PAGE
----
You want to click early, as soon as your dog has made the choice by putting any feet on the platform. If you click and they move to an incorrect platform, place your treat in front of you, at your intended platform and the position in front of you. You will see me do that below when Kashi crosses the one in front of me.
Working in a chute with the training gates is another great way to teach entry into front as well as movement into front. Below I start with a short gate and am build her entry from different angles.
The below clips are pretty much the same as the first standing platform exercises but with the gates. You can also lengthen the gates, sSetting up 2 gates in an alley and working 1-step standing fronts (you give your cue, then step back one step, C/T), and providing fast food is another way to build value and accuracy in coming into a standing front. This provides the dog with several reps with a high rate of reinforcement in a short period of time. While I don't have a video of it, I do recommend doing it. Remember, the more ways you can reward the same criteria when using different props, the more likely that criteria will become valuable to the dog and the easier to remove the props.
Once on the flat, an exercise that will move you toward your front side passes is splitting your 45-degree curve with a step back. This helps prevent the dog from wanting to swing all the way to the left or right when you start to pivot or work the curve.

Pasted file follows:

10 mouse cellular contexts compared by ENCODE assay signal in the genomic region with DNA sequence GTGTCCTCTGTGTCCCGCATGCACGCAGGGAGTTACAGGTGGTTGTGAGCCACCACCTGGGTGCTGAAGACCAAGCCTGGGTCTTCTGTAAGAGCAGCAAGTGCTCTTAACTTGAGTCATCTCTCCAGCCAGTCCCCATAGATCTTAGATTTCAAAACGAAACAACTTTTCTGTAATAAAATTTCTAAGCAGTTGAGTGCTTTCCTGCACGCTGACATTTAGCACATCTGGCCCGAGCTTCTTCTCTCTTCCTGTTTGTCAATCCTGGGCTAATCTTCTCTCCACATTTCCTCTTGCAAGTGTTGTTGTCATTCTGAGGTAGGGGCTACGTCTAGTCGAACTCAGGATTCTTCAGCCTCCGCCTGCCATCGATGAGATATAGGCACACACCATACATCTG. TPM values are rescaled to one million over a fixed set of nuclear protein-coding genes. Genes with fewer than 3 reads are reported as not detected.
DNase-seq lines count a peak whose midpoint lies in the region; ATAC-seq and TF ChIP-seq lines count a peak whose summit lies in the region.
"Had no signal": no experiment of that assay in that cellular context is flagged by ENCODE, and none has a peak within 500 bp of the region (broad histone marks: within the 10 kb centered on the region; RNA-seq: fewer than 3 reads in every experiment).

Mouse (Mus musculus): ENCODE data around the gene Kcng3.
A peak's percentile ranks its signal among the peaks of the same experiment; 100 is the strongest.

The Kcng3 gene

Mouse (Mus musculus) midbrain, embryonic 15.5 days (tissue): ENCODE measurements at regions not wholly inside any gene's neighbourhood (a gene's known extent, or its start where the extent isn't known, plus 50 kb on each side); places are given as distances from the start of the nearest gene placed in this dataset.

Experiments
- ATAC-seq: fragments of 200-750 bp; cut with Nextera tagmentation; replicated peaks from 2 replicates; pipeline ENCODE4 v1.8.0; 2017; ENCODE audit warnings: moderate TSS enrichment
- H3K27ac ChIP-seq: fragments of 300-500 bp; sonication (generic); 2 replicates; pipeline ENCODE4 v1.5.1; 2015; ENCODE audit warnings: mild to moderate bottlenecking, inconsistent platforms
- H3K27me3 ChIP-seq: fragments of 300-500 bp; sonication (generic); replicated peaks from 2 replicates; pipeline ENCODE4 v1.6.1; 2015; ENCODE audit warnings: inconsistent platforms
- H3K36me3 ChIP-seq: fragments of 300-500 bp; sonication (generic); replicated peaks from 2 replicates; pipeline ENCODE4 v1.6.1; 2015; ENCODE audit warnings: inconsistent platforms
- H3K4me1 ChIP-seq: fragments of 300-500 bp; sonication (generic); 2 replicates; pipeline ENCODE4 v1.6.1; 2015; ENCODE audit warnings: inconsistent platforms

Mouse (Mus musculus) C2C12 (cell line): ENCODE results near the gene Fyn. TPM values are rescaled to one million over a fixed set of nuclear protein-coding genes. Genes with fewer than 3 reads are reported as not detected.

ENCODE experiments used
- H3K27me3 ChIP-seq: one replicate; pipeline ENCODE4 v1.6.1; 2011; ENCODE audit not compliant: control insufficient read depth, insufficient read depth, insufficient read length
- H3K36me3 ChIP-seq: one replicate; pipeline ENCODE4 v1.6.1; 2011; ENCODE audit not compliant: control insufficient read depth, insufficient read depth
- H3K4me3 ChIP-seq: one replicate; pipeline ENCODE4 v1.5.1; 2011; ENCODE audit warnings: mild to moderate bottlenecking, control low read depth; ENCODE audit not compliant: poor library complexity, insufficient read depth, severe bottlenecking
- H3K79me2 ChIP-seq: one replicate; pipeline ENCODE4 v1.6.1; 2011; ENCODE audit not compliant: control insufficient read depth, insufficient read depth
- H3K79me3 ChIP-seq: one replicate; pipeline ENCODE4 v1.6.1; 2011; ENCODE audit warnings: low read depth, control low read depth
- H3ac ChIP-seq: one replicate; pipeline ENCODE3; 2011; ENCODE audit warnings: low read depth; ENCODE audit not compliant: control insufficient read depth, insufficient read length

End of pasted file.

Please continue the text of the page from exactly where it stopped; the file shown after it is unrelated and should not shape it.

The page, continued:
On all of these exercises, to help prevent sitting, be sure to feed with the head level or low, and go back to working your stand exercises if needed.
As always you can continue to work the exercises from previous weeks. Let me know if you have questions!
A sampling of what prior students have said about this course ...
I loved this class. This is the third class I have taken from Julie, and all of them have been rewarding and fun. I am glad she split the class into two parts to give us a bit more time to concentrate on each exercise. The freestyle moves seem like magic when you are watching them, but Julie has great methods to teach them in increments with the aid of props. She has an eye for detail and precision and has great suggestions about how to get there. We are really starting to get it. My dog loves the training and runs inside the training gates when I put them up eagerly wanting to begin. Julie is very encouraging, upbeat and positive with a lovely manner. Sandy H